“Export or die”. Quite a harsh sentence, but is it just scaremongering or is it really true? Well, the phrase has passed the lips of a number of leading economic forecasters.
The point was laboured once more by David Cameron when he said “We are going to get out of this recession by trading our way out, by business deciding to employ people to create wealth, to go after new markets, to export”.
When starting export activities, there are a number of key factors to take into consideration. You should identify competitors in export markets, decide which markets to target, consider the logistics, contact distributors and last, but certainly by no means least, decide on a marketing and communications plan, part of which includes marketing translations.
Effective marketing to your potential customers overseas is one of the most crucial contributors to successful exporting. According to the European Commission funded ELAN survey of European businesses, those that are proactive in their use of foreign languages achieve an average 45% more export sales. Plainly speaking, if you’re selling to Spanish customers, you need to sell to them in Spanish. This means investing in high quality translated marketing material which communicates the right message about your products and services. This might involve specialist translation services such as transcreation (otherwise none as creative translation). This process adapts your source marketing content to the new market; subtly tweaking text to make it more relevant and compelling for international customers.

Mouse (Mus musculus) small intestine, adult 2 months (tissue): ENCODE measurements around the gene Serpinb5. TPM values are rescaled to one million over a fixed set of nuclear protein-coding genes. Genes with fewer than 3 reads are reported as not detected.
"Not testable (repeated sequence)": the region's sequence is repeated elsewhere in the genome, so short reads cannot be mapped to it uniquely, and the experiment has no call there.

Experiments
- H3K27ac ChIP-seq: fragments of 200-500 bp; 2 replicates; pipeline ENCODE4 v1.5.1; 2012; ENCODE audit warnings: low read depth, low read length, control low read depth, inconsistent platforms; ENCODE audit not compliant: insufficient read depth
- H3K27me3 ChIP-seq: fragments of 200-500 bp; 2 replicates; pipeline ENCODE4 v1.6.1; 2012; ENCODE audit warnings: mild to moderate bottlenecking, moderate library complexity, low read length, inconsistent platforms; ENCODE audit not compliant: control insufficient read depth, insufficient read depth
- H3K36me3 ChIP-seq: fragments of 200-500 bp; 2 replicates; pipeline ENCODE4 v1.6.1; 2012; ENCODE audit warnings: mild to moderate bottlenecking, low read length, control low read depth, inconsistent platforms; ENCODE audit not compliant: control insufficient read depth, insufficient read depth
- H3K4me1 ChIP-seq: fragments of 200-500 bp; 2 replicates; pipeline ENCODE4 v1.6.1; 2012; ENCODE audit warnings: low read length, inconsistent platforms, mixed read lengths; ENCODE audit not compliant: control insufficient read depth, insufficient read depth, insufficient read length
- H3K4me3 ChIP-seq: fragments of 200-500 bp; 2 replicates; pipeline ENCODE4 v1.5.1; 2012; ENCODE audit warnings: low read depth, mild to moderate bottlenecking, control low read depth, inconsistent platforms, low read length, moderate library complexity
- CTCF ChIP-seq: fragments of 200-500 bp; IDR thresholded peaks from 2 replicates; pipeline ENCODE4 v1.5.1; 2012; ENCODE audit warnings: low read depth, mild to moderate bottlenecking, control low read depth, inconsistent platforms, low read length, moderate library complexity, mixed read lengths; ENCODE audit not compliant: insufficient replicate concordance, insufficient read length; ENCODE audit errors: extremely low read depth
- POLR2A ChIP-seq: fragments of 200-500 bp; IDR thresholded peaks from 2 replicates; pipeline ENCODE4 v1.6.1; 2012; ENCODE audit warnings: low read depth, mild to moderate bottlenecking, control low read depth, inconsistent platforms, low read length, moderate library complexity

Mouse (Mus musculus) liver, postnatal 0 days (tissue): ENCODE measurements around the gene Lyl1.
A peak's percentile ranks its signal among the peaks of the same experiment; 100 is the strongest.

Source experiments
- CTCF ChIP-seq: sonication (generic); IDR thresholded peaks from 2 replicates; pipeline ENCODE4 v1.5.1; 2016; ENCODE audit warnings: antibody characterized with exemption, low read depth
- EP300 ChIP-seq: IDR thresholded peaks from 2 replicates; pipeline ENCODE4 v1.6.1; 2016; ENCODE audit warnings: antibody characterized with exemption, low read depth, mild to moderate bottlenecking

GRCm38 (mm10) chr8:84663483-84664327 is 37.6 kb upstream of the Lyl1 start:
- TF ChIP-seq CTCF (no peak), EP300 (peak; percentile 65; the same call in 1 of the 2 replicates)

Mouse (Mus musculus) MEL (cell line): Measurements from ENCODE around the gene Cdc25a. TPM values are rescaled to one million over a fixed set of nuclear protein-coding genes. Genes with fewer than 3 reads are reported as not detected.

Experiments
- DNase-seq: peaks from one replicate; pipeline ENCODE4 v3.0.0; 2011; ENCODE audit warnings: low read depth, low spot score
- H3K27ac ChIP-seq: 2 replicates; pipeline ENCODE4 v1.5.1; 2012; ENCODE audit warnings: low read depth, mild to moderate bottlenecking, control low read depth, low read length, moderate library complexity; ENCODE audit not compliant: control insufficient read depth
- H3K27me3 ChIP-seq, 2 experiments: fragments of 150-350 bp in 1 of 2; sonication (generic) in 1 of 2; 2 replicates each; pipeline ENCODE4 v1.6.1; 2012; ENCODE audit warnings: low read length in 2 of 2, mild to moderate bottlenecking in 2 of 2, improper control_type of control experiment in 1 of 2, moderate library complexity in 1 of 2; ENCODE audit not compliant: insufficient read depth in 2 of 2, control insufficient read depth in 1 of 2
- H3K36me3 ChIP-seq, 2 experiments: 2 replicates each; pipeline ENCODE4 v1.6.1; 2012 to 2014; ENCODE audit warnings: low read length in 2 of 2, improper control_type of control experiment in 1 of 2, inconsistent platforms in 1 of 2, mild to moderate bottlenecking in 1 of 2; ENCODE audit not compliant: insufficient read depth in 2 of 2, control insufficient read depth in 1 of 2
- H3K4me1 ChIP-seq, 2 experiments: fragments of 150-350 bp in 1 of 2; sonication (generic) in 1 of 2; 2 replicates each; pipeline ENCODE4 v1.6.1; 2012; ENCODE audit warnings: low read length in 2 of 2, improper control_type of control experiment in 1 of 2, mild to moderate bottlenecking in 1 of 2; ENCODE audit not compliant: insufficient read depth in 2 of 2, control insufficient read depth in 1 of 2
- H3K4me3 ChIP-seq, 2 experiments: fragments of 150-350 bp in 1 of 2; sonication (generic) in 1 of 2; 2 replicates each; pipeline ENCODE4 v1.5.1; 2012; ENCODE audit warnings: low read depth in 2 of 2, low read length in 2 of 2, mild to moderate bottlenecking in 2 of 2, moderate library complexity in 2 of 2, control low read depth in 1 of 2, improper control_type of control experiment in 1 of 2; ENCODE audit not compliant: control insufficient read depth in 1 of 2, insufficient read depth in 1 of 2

There are a number of ways to communicate with customers but, as we all know, websites are often the first port of call. So, if you are looking to export your product or service abroad, you may want to consider having your website professionally translated. If you want to test the waters with a number of new markets, creating multi-lingual microsites can be a cost-effective way of promoting your business to overseas customers. (More on website translation coming soon!)
There may also be brochures that need to be translated, contracts or financial documents. Perhaps an interpreter might be required to assist in meetings with new customers or distributors. Building a good relationship with a local translation provider is highly recommended as they can provide a wealth of advice and assistance as export activities begin.
For more information on how translation can help you to export more successfully, you can download our Guide to Using Language in International Business.
So let’s forget “Export or die” and turn it around: Export and Prosper!
Hagen, S., J. Foreman-Peck, S. Davila-Philippon (2006) ELAN: Effects on the European Economy of Shortages of Foreign Language Skills in Enterprise.
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